But above all, he could not get over the tickle of her hair against his arms, or how warm and soft she was… how her eyes moved behind the lids in a dream. He kissed the top of her head again and again, pretending that she knew what he was doing, but was so accustomed to it that she didn’t react.
Around the darkest part of the night, the snow began to fall—he watched the top of the tent droop as it was weighted down with snow. It continued through the sunrise. He watched all the different colors of the sky through the slit in the flap-doors. He had never realized how many colors were involved in a simple sunrise, though he couldn’t remember ever watching one.
Although the day was bright, it was colder than ever. The wind howled around the hilltop with a vengeance, slipping in through the seams of the tent. A chill ran up his spine, and he held Lily closer.
She mumbled something in her sleep. His breath caught in his throat. Did she say what he thought she said? He waited… and she said it again, louder and clearer.
His stomach clenched. Finally, her eyes fluttered open. She twisted her head around to look up at Severus. Then she smiled. The knot in Severus’s stomach tightened. Why did she have to keep doing that? Smiling like that?
“Happy Christmas,” she said sleepily.
He gave her an uneasy smile in return, all too aware of her weight, heavy on his chest; almost as heavy as his guilt.
“What’s wrong?” she asked, concern crossing her brilliantly green eyes. She wrapped her arms around him, and pressed her ear against his chest. She giggled. “Your heart is pounding…”
Embarrassed, Severus took her by the wrists and gently but firmly guided her away from him, so they were face to face. “I have to tell you something.”
She smiled again and he noticed how the action lit up her emerald eyes as though they’d been turned on by a light switch. “Okay, tell me.”
He took in a deep breath. “You’ll hate me.”
“How could I ever hate you?”
Severus remembered a time when she did, but he didn’t mention it. That could never compare to how she would feel about him once he told her. “You’d be surprised how easily.”
She rolled her eyes. “I promise I won’t hate you.”
He closed his eyes tightly. “It’s my fault.” When he risked a peek, Lily looked confused.
“What’s your fault?”
She waited for him to explain, the smile rapidly fading from her face… her eyes were darkening… hardening…
“Do you know why the Dark Lord targeted your family and Harry in particular?”
Lily shifted uncomfortably, clearly troubled. “Where is this going, Sev?”
Somewhere I don’t want to go, but know I have to… “Do you know why?” he persisted, watching her face carefully, waiting for the moment of comprehension with great dread.
She nodded bleakly. “There was a prophecy.” Her voice was flat. She ran her hands through her hair. “Listen, I don’t want to talk about this…”
“I have to tell you!” he blurted. “I can’t stand it anymore.” Why couldn’t she understand? Why couldn’t she see what he’d done? Did he have to spell it out for her? “I overheard the prophecy,” he said slowly and heavily.
Lily appeared even more confused. “I… don’t understand.”
He sighed quietly and tried again, forcing himself to look her in the eyes. It was a hard enough thing to do when he wasn’t about to ruin her world—again. “I was still a Death Eater at the time. I didn’t know what the prophecy meant, so… I repeated everything I heard to the… to him. To Voldemort.”
He could see something change in her face, and rushed on, anxious to take advantage of her delayed reaction to explain himself.
“When he decided that it meant you, or your son, I tried to talk him out of it, I swear I did—I went to Dumbledore for help, to get you protection—I did everything I could—”
“But it wasn’t enough, was it?”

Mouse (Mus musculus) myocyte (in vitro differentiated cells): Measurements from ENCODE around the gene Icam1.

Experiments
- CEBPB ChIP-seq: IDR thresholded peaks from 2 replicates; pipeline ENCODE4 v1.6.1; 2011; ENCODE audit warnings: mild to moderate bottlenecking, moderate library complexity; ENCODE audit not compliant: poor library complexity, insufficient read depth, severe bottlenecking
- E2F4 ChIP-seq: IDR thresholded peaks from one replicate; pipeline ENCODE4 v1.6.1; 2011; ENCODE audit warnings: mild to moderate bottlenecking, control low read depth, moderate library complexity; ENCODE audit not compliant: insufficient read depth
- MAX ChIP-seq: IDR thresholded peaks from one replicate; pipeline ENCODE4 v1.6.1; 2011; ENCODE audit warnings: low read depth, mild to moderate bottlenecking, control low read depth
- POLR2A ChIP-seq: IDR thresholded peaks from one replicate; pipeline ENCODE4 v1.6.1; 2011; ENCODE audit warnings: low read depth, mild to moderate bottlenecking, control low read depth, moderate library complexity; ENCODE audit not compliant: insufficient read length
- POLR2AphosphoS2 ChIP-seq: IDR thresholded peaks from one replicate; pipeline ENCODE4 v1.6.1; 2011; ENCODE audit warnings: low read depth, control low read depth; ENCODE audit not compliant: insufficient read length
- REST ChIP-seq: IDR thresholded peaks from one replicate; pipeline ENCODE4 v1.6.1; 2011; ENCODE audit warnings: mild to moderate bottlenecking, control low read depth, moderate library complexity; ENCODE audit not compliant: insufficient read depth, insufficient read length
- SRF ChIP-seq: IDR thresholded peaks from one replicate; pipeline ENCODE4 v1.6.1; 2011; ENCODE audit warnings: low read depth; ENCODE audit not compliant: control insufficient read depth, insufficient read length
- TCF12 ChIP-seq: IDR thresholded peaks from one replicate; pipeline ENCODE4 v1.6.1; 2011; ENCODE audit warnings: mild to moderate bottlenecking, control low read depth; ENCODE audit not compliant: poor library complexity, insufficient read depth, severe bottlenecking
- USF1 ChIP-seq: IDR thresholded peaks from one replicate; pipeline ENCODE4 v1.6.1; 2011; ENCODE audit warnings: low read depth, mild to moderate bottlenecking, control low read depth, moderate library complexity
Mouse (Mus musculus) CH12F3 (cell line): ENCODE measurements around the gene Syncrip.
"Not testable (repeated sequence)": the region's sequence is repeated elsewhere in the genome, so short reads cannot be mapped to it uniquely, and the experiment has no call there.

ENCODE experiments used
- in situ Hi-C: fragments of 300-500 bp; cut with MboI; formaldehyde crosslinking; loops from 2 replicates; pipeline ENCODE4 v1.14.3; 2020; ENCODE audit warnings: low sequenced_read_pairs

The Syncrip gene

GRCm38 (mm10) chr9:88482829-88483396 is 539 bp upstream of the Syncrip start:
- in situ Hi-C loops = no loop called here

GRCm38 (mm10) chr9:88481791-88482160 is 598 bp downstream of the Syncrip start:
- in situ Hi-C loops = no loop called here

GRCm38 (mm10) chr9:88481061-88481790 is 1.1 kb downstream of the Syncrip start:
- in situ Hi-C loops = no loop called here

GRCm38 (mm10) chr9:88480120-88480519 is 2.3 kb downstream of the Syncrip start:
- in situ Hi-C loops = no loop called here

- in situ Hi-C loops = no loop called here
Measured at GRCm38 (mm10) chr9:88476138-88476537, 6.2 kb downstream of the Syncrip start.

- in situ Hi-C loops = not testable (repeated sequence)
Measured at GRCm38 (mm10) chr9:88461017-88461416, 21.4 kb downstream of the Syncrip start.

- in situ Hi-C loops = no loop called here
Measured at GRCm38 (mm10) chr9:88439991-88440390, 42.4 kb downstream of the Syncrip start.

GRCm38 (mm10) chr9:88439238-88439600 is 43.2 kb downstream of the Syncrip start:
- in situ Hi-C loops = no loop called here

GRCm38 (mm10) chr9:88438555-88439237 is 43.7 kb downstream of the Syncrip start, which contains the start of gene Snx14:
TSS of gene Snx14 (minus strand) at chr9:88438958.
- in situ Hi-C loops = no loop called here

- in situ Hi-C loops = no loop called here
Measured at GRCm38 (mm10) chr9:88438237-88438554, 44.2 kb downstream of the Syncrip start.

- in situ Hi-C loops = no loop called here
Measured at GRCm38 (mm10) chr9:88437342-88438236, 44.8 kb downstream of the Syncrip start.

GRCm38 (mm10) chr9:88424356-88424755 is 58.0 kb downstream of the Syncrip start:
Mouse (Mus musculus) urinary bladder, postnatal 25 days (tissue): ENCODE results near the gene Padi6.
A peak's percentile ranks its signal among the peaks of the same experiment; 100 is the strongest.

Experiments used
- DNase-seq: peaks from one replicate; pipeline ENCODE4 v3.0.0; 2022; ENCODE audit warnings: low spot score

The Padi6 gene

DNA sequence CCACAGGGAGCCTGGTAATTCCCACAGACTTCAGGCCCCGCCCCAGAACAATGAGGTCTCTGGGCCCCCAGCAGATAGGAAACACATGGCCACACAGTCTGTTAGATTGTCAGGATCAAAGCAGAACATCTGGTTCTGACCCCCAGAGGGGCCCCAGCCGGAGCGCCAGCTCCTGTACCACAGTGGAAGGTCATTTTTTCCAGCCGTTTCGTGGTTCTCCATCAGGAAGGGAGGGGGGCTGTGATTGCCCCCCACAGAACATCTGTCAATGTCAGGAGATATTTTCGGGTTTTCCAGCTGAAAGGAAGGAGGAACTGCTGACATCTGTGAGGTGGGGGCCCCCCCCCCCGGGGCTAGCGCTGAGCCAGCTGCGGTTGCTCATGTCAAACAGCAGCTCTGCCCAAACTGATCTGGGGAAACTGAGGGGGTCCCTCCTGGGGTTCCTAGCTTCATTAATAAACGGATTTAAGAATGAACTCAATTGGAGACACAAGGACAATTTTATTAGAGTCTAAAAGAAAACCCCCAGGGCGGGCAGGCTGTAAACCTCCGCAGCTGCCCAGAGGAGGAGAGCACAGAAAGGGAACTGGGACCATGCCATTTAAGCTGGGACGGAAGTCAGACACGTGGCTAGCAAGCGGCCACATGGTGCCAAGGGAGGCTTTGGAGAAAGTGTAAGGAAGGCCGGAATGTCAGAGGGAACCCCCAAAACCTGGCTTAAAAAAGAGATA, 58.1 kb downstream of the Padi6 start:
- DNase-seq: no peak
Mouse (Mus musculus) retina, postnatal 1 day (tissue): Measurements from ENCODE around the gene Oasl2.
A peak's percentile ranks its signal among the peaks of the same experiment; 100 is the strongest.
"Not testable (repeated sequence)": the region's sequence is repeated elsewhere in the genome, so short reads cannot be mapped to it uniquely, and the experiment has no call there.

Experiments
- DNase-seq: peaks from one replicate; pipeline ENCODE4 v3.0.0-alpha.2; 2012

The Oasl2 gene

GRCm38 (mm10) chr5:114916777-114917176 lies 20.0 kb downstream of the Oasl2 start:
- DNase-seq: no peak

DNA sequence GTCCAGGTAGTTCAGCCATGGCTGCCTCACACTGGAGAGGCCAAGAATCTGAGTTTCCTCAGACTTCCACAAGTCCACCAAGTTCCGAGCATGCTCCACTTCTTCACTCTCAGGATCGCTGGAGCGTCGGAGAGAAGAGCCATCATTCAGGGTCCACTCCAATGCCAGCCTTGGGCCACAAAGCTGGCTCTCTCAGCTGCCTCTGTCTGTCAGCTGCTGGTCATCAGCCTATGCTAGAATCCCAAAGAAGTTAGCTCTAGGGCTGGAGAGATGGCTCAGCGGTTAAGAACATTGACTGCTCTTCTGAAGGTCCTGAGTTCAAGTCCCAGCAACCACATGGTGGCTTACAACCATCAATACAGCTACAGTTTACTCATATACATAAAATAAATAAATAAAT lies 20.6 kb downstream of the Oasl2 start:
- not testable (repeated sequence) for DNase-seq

Severus flinched at the razor-sharp bite of Lily’s words. Her expression of shock had changed to horror and then to disgust and fury in a matter of seconds. It had sunk in. There was nothing he could do, but see how she would take it. He decided he deserved whatever she did or said to him.
“Lily, I’m sorry. Really, I—”
“I don’t want to hear it!” she shrieked. Angry tears began to stream down her blotchy cheeks, and she was regarding him with the utmost loathing. “You killed them! Is that why you’re here, then, trying to redeem yourself? You really haven’t changed—I thought you might’ve, I thought you were different now. You’re just the same as you always were…”
“Always…?” he echoed helplessly. He watched in devastation as she dashed around the tent, haphazardly throwing everything into her bag. All the while, she choked out insults, screamed them if she had the energy.
Lily left the tent and began tearing it down manually with Severus still inside. He scrambled out and looked on. Snow was still falling heavily in large flurries, swirling about in the heavy wind. He’d lost all sensation in his extremities almost immediately. Lily, who was in stocking feet and a short-sleeved shirt, didn’t even seem to notice the cold. She was violently stuffing the tent into the bag, letting out a frustrated scream every now and then.
Timidly, Severus stepped forward. “You have to believe me that I never wanted this to happen. I didn’t do this on purpose and I did everything I could… I convinced the Dark Lord to spare you—”
She whirled around, her eyes afire. “What, you want me to thank you or something?”
“No, no, I—”
“Well, thanks a million, Snivellus, where would I be without you?”
“You’d be dead,” he muttered.
She paused, and narrowed her gaze to an impossibly piercing pinpoint. “Exactly. I’d be so much better off if I’d never met you, d’you know that? I wish I never had… but the best I can do is hope I’ll never see you again. Will you grant me that one wish? Promise you’ll never try to find me?”
Her words, tone and glare combined were too much to bear. He nodded despairingly—he didn’t want to know what would come out if he opened his mouth. He would probably fall to his knees in the snow and beg her not to go. Seemingly satisfied, Lily turned on her heel.
“Have a nice life, Snivelly,” she said. “Thanks for ruining mine.”
The crack of her Disapparation was the worst sound Severus had ever heard. He crossed his arms over his chest and hung his head. Alone and shivering on the hilltop, the tears froze as soon as they left his eyes.
A/N: … :( Do you feel bad for Sev? Do you emphasize with Lily? Please leave a review with your thoughts, predictions, questions, criticisms… whatever you wish. –Jenni